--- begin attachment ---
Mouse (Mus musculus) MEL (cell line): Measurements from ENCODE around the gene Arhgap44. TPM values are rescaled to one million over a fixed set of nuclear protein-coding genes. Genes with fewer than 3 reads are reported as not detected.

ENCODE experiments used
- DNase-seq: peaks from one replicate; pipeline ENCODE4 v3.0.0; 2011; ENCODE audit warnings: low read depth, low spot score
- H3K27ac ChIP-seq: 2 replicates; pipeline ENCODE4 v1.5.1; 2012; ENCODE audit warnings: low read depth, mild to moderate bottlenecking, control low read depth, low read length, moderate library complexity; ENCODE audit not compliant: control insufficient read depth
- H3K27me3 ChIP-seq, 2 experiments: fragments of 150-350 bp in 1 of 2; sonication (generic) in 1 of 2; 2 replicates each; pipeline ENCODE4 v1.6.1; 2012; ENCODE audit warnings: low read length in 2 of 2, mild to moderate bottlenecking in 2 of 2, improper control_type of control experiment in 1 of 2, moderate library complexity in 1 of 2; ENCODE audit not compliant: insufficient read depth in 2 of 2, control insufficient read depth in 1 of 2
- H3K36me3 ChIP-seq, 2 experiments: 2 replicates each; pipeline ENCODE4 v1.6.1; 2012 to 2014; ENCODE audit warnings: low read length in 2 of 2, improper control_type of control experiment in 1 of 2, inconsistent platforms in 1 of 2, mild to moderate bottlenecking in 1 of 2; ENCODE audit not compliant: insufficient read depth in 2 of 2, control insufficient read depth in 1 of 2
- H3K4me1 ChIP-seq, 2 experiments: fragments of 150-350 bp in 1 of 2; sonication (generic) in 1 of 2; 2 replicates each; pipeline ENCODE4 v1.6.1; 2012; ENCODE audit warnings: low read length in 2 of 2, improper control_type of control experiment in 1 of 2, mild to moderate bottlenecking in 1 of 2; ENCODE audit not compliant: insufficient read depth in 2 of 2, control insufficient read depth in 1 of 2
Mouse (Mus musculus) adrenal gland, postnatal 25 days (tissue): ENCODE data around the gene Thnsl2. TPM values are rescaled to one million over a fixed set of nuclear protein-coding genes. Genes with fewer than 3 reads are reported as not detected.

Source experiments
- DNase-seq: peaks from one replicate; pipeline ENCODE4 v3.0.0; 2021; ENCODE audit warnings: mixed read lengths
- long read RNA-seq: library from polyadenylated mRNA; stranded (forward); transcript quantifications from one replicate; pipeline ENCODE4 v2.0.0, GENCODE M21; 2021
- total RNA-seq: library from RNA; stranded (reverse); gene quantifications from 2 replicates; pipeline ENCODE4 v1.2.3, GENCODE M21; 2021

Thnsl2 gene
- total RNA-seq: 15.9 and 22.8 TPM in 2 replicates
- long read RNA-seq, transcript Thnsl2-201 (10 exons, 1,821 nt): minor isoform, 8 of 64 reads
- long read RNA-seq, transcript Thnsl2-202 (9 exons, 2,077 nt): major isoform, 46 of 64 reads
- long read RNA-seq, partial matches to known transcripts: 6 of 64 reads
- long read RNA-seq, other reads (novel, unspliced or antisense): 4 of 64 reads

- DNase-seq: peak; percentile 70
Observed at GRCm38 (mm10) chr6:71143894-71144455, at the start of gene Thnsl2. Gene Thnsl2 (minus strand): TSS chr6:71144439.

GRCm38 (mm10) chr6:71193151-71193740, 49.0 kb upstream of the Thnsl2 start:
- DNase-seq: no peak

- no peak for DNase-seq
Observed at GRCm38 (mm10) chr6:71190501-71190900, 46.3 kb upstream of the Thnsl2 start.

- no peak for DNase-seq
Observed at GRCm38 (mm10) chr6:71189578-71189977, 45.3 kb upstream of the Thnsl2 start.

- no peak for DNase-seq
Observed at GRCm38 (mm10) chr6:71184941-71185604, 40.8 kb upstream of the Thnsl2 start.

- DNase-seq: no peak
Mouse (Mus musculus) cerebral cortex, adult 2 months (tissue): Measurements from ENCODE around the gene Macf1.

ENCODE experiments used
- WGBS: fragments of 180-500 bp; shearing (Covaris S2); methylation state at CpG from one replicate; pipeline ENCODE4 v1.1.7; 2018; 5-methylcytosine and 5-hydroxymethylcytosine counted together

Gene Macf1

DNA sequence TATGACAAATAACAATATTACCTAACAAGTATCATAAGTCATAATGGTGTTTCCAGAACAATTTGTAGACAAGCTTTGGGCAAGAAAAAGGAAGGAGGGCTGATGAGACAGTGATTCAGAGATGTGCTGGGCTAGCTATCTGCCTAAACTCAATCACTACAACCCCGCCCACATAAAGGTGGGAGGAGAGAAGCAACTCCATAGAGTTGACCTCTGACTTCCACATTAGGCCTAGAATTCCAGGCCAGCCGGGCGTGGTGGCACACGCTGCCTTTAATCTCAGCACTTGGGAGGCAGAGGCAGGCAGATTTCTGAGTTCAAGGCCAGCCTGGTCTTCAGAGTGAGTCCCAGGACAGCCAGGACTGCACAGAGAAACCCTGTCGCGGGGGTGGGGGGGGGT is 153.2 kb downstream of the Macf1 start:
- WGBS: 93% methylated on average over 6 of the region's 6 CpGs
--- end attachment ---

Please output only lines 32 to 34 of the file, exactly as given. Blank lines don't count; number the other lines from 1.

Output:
- WGBS: fragments of 180-500 bp; shearing (Covaris S2); methylation state at CpG from one replicate; pipeline ENCODE4 v1.1.7; 2018; 5-methylcytosine and 5-hydroxymethylcytosine counted together

Gene Macf1

DNA sequence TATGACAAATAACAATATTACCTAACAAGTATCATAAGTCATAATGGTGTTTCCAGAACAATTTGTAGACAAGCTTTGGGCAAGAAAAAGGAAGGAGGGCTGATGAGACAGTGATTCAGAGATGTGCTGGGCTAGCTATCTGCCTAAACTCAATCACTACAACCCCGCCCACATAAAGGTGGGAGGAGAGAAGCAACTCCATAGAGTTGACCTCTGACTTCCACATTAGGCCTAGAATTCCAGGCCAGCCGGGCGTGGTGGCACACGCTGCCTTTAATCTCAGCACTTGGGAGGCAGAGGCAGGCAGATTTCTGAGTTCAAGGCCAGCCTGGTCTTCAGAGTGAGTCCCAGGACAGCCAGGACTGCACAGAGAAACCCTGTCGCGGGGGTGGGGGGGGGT is 153.2 kb downstream of the Macf1 start: